Nigel Marsh’s Fat Forty and Fired cheered me up at  Adelaide Airport at 2am after numerous flight delays and the news that I myself had just been made redundant. Deborah Moggach with These Foolish Things gets several gold stars after keeping me well entertained on a flight from Cape Town to Heathrow. On the other hand The Shack by William P. Young made me want to fling myself, screaming, out of the plane in mid-flight from Sydney to Johannesburg and is high on my list of Worst Books I Have Ever Read.

I picked up my most recent successful travel read at Bangkok Railway Station and started to read The Coroner’s Lunch by Colin Cotterill on the long, freezing cold, air-conditioned , underfed but scenically stunning train trip to Chiang Mai. I love all things Thai and almost every part of that holiday last year was perfect. But one day I woke up and over yet another strange Thai breakfast, I finally cracked and said to Greg: “If I do not get to eat real bread sometime to-day,  I fear I may start behaving badly”.

So he went cycling and I followed Sarah Coursey of Papanui’s directions to The Blue Diamond Cafe. Full to the brim with aging and soon to be aging hippies, the Blue Diamond Cafe bakes its own bread, washes its salads in bottled water and smells of real coffee and wafty sandalwood incense. My internal organs gave a little cheer when I spied barrels of bread rolls that screamed out Wholewheat, Organic and Heavy. In this lovely environment, I settled down for a feed and a read.

And it was only then that I realised that Colin Cotterill actually lives in Chiang Mai. I allowed myself a moment’s optimistic fantasy that he would see me and come across to sign his book. Regrettably that did not happen, but it is a cracker of a little read and I don’t know why he isn’t at least as popular as Alexander McCall Smith’s Mma Ramotse in Botswana. In fact Ramotse and Dr Siri should get together and make us all happy.

Very soon I will be standing outside a newsagent at Sydney airport, gearing myself up to enter and choose the perfect long haul read. Think of this as the holiday equivalent of  the Posh Report versus Claims Returned. Which will it be? Only you can help.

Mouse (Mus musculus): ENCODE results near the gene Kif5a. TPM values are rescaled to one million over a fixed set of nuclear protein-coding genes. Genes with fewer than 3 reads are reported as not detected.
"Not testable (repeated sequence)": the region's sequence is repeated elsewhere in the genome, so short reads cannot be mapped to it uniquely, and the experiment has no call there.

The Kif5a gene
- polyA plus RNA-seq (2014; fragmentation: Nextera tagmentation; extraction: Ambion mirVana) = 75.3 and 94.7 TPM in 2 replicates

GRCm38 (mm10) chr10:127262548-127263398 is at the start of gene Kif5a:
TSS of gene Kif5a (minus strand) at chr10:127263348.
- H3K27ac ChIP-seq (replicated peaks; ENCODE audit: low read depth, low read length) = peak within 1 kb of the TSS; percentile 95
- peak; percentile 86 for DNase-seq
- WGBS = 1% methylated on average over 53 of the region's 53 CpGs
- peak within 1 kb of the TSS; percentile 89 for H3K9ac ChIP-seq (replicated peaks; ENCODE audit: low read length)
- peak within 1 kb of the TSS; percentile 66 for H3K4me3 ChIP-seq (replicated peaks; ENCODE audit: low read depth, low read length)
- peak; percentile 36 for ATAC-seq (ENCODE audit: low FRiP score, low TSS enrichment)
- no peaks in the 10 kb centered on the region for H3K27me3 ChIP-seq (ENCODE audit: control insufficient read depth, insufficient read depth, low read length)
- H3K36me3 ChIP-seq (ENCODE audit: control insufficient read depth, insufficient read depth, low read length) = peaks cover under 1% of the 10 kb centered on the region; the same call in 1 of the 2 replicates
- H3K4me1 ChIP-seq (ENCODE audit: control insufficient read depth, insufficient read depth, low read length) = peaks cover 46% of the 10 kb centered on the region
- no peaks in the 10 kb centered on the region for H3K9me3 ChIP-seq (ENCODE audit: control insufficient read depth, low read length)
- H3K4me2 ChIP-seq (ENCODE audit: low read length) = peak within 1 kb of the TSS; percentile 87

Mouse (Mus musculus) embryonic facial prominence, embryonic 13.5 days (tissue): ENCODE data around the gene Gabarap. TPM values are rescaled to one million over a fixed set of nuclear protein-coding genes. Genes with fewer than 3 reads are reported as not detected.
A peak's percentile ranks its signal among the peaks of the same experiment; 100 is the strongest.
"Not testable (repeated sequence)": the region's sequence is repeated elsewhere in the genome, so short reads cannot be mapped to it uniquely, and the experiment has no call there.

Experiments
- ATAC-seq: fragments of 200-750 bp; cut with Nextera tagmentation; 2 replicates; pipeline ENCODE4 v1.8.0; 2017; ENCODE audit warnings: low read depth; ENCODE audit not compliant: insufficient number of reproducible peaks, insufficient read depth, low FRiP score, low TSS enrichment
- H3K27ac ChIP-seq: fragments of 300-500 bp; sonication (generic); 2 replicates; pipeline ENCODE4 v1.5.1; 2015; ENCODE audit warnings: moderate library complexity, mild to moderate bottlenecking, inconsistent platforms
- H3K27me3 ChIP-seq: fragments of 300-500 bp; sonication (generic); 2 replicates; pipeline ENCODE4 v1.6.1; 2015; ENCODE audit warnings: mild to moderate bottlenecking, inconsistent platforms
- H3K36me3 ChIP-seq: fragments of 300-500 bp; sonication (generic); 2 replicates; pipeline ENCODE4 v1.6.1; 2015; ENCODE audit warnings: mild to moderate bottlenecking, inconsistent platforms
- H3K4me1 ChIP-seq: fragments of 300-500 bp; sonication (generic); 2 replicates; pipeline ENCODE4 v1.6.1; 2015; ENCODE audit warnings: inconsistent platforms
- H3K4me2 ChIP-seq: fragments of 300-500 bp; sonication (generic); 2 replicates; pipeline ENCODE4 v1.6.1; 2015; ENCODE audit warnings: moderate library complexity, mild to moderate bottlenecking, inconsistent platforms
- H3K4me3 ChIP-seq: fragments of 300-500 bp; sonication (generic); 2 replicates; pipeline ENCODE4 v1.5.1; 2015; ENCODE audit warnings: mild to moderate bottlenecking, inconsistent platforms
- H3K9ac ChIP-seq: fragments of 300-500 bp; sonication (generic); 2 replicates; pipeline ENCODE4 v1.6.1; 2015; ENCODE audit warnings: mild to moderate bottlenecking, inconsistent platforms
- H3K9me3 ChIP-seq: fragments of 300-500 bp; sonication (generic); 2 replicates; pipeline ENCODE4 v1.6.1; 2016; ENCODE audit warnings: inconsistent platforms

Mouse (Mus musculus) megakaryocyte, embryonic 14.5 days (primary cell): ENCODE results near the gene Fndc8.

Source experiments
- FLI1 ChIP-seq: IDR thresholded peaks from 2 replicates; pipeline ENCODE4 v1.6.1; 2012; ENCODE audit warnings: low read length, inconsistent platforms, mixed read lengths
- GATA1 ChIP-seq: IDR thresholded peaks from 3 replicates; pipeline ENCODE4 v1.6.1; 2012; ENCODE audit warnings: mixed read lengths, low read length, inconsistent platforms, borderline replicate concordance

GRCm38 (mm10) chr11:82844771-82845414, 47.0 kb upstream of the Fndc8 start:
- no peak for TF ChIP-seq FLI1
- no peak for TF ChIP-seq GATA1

Imagine a week at the airport?

I’m not a great fan of flying, but being an avid people watcher I find nothing better than sitting at arrivals and departures and finding myself being pulled briefly into other people’s lives.   Surely then one of the best writing jobs would be the writer in residence at Heathrow Airport?

Alain de Botton, billed on the Heathrow Airport website as one of the world’s most respected philosophical authors , and author of  The pleasures and sorrows of work and The architecture of happiness, was given this opportunity by BAA, a British airport company that owns the likes of Heathrow and Gatwick. An obvious promotional tool, De Botton was however given a free rein as to what he wrote, and passengers could see what he was writing on large screens placed behind him.  Out of this experience came A week at the airport : A Heathrow diary.

The Guardian weekly was rather lukewarm in its response to the book.

De Botton’s run-ins with priests, shoe-shiners and pilots provide a nice glimpse behind the scenes of a familiar facade, but don’t turn to the book for industry analysis, journalistic dirt-digging or flashy first-person writing: it’s as chipper and soothing as an air stewardess.

Nothing wrong with a bit of chipper I say, and I have this book on my list of soothing books to read.